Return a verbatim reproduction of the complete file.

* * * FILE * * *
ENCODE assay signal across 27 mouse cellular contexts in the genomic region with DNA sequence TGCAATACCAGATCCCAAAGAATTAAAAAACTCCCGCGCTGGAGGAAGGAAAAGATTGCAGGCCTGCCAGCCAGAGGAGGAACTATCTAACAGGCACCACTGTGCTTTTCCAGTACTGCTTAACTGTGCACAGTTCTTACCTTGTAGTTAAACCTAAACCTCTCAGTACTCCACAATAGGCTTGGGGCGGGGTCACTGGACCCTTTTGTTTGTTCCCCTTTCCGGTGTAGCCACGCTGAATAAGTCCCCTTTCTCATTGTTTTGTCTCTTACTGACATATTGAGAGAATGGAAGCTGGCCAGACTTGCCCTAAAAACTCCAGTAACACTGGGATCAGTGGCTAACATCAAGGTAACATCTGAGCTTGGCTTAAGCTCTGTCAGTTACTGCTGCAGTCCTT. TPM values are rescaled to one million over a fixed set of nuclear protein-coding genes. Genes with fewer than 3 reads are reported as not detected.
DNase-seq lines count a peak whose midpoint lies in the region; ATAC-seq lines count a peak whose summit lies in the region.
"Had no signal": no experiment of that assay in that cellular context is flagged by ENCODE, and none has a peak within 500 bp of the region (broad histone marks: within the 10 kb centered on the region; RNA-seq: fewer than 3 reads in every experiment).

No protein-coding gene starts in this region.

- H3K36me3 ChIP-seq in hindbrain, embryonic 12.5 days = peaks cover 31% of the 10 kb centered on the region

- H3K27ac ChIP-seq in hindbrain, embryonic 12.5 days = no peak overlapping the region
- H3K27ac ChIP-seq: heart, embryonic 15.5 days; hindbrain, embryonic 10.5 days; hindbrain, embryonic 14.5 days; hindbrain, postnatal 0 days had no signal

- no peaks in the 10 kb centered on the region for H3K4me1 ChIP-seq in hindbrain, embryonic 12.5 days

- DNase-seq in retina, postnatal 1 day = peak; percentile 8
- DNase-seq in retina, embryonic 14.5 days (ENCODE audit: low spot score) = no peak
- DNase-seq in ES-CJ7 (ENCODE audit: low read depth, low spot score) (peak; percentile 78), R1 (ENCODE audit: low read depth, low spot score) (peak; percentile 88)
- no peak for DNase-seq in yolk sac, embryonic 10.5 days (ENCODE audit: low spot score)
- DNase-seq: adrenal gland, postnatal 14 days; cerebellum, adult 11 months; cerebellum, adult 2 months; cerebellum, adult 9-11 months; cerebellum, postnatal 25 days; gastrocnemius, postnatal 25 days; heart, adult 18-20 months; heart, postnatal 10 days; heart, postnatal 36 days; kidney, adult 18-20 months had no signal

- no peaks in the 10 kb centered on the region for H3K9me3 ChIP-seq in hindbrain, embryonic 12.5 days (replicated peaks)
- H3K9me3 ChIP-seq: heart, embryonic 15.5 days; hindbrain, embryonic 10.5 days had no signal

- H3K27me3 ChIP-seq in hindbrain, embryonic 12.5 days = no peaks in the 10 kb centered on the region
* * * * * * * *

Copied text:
ENCODE assay signal across 27 mouse cellular contexts in the genomic region with DNA sequence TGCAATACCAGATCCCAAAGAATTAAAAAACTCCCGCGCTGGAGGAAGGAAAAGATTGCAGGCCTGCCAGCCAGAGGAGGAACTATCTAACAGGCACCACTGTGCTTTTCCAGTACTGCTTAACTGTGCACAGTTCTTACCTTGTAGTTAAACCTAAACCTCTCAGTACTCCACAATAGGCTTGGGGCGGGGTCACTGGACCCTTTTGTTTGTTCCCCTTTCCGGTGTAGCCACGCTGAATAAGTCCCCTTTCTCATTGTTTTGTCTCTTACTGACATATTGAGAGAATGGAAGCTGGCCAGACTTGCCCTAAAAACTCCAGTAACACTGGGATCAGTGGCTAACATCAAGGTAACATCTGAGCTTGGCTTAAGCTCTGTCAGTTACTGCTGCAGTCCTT. TPM values are rescaled to one million over a fixed set of nuclear protein-coding genes. Genes with fewer than 3 reads are reported as not detected.
DNase-seq lines count a peak whose midpoint lies in the region; ATAC-seq lines count a peak whose summit lies in the region.
"Had no signal": no experiment of that assay in that cellular context is flagged by ENCODE, and none has a peak within 500 bp of the region (broad histone marks: within the 10 kb centered on the region; RNA-seq: fewer than 3 reads in every experiment).

No protein-coding gene starts in this region.

- H3K36me3 ChIP-seq in hindbrain, embryonic 12.5 days = peaks cover 31% of the 10 kb centered on the region

- H3K27ac ChIP-seq in hindbrain, embryonic 12.5 days = no peak overlapping the region
- H3K27ac ChIP-seq: heart, embryonic 15.5 days; hindbrain, embryonic 10.5 days; hindbrain, embryonic 14.5 days; hindbrain, postnatal 0 days had no signal

- no peaks in the 10 kb centered on the region for H3K4me1 ChIP-seq in hindbrain, embryonic 12.5 days

- DNase-seq in retina, postnatal 1 day = peak; percentile 8
- DNase-seq in retina, embryonic 14.5 days (ENCODE audit: low spot score) = no peak
- DNase-seq in ES-CJ7 (ENCODE audit: low read depth, low spot score) (peak; percentile 78), R1 (ENCODE audit: low read depth, low spot score) (peak; percentile 88)
- no peak for DNase-seq in yolk sac, embryonic 10.5 days (ENCODE audit: low spot score)
- DNase-seq: adrenal gland, postnatal 14 days; cerebellum, adult 11 months; cerebellum, adult 2 months; cerebellum, adult 9-11 months; cerebellum, postnatal 25 days; gastrocnemius, postnatal 25 days; heart, adult 18-20 months; heart, postnatal 10 days; heart, postnatal 36 days; kidney, adult 18-20 months had no signal

- no peaks in the 10 kb centered on the region for H3K9me3 ChIP-seq in hindbrain, embryonic 12.5 days (replicated peaks)
- H3K9me3 ChIP-seq: heart, embryonic 15.5 days; hindbrain, embryonic 10.5 days had no signal

- H3K27me3 ChIP-seq in hindbrain, embryonic 12.5 days = no peaks in the 10 kb centered on the region